Aryl-hydrocarbon receptor activation regulates constitutive androstane receptor levels in murine and human liver

Authors

  • Rushang D. Patel,

    1. Department of Veterinary and Biomedical Sciences and the Center for Molecular Toxicology and Carcinogenesis, The Pennsylvania State University, University Park, PA
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  • Brett D. Hollingshead,

    1. Department of Veterinary and Biomedical Sciences and the Center for Molecular Toxicology and Carcinogenesis, The Pennsylvania State University, University Park, PA
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  • Curtis J. Omiecinski,

    1. Department of Veterinary and Biomedical Sciences and the Center for Molecular Toxicology and Carcinogenesis, The Pennsylvania State University, University Park, PA
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  • Gary H. Perdew

    Corresponding author
    1. Department of Veterinary and Biomedical Sciences and the Center for Molecular Toxicology and Carcinogenesis, The Pennsylvania State University, University Park, PA
    • The Center for Molecular Toxicology and Carcinogenesis, 309 Life Sciences Building, The Pennsylvania State University, University Park, PA 16802
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    • fax: 814-863-1696


  • Potential conflict of interest: Nothing to report.

Abstract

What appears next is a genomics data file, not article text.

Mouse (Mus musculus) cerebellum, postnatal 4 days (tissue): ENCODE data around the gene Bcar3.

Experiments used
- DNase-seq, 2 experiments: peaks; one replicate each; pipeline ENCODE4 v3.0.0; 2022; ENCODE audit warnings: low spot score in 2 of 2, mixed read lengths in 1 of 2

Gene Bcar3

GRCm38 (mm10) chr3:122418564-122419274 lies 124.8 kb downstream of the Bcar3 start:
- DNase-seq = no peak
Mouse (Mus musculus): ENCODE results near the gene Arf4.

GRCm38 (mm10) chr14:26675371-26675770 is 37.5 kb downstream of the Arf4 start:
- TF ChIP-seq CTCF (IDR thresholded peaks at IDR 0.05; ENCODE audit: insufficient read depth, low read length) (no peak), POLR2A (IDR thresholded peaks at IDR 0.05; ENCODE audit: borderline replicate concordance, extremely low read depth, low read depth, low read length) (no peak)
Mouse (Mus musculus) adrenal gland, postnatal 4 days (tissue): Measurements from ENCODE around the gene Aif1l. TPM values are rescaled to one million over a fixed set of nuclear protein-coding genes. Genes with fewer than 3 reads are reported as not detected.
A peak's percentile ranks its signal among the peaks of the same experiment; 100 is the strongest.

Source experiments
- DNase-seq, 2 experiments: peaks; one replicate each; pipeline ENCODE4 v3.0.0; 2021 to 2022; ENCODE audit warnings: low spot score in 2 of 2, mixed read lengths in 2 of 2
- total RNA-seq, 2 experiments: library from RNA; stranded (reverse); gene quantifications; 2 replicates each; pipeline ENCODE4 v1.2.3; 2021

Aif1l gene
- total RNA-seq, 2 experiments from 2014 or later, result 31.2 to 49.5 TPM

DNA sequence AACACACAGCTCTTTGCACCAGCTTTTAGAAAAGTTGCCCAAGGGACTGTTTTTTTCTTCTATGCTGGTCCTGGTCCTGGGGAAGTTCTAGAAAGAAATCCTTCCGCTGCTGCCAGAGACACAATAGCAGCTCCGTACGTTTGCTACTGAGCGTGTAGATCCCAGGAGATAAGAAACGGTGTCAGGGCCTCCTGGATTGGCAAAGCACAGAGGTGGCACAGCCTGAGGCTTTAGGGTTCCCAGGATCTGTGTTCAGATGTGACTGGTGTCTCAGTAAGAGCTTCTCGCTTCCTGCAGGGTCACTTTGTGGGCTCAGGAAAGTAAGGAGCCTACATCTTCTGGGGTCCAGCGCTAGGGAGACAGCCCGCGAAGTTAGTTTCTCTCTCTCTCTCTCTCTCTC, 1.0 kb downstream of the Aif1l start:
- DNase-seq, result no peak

The aryl-hydrocarbon receptor (AhR) is a basic helix-loop-helix/Per-Arnt-Sim transcription factor that can be activated by exogenous as well as endogenous ligands. AhR is traditionally associated with xenobiotic metabolism. In an attempt to identify novel target genes, C57BL/6J mice were treated with β-naphthoflavone (BNF), a known AhR ligand, and genome-wide expression analysis studies were performed using high-density microarrays. Constitutive androstane receptor (CAR) was found to be one of the differentially regulated genes. Real-time quantitative polymerase chain reaction (qPCR) verified the increase in CAR messenger RNA (mRNA) level. BNF treatment did not increase CAR mRNA in AhR-null mice. Time-course studies in mice revealed that the regulation of CAR mRNA mimicked that of Cyp1A1, a known AhR target gene. To demonstrate that the increase in CAR mRNA translates to an increase in functional CAR protein, mice were sequentially treated with BNF (6 hours) followed by the selective CAR agonist, TCPOBOP (3 hours). qPCR revealed an increase in the mRNA level of Cyp2b10, previously known to be regulated by CAR. This also suggests that CAR protein is present in limiting amounts with respect to its transactivation ability. Finally, CAR was also up-regulated in primary human hepatocytes in response to AhR activation by 2,3,7,8-tetrachlorodibenzo-p-dioxin and benzo[a]pyrene. Conclusion: This study identifies a mode of up-regulating CAR and potentially expands the role of AhR in drug metabolism. This study also demonstrates in vivo up-regulation of CAR through chemical exposure. (HEPATOLOGY 2007;46:209–218.)

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